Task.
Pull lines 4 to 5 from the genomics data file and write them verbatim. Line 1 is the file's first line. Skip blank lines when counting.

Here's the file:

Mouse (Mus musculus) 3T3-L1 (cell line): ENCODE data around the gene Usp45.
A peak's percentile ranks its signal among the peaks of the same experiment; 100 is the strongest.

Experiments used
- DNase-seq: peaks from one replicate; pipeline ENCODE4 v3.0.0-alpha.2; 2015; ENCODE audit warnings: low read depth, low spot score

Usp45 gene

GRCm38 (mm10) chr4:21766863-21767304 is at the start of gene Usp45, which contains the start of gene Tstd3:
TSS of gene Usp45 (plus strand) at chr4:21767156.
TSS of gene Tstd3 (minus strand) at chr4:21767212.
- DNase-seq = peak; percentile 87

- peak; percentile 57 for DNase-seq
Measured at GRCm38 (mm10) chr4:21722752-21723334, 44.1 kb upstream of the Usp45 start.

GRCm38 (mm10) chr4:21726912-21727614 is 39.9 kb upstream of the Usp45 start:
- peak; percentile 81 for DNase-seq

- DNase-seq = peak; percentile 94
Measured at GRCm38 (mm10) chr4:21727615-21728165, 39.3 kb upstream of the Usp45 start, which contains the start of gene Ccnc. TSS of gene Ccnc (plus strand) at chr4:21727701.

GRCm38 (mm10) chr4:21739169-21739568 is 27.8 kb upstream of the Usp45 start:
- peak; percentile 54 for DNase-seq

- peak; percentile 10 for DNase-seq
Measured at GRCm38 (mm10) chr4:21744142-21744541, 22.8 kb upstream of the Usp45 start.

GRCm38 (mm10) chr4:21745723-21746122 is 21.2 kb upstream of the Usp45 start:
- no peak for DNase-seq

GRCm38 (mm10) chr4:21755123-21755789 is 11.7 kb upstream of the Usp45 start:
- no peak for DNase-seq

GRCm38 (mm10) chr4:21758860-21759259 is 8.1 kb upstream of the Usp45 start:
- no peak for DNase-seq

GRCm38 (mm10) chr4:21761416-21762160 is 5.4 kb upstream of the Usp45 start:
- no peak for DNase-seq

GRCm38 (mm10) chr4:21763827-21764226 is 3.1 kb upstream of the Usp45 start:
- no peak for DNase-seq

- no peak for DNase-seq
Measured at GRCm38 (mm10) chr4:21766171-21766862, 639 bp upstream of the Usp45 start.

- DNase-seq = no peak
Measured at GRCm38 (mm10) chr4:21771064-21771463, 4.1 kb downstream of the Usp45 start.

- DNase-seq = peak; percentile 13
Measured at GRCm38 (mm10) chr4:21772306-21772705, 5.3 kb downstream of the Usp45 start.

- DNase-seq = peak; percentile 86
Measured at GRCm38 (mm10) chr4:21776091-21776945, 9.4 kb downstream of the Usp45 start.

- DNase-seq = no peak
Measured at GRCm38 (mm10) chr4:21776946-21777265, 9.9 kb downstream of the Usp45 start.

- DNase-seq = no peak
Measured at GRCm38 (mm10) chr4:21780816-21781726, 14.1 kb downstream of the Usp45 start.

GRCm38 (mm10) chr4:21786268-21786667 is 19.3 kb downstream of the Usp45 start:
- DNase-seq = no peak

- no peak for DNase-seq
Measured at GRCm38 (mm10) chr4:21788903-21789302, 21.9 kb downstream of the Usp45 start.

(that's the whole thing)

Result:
- DNase-seq: peaks from one replicate; pipeline ENCODE4 v3.0.0-alpha.2; 2015; ENCODE audit warnings: low read depth, low spot score

Usp45 gene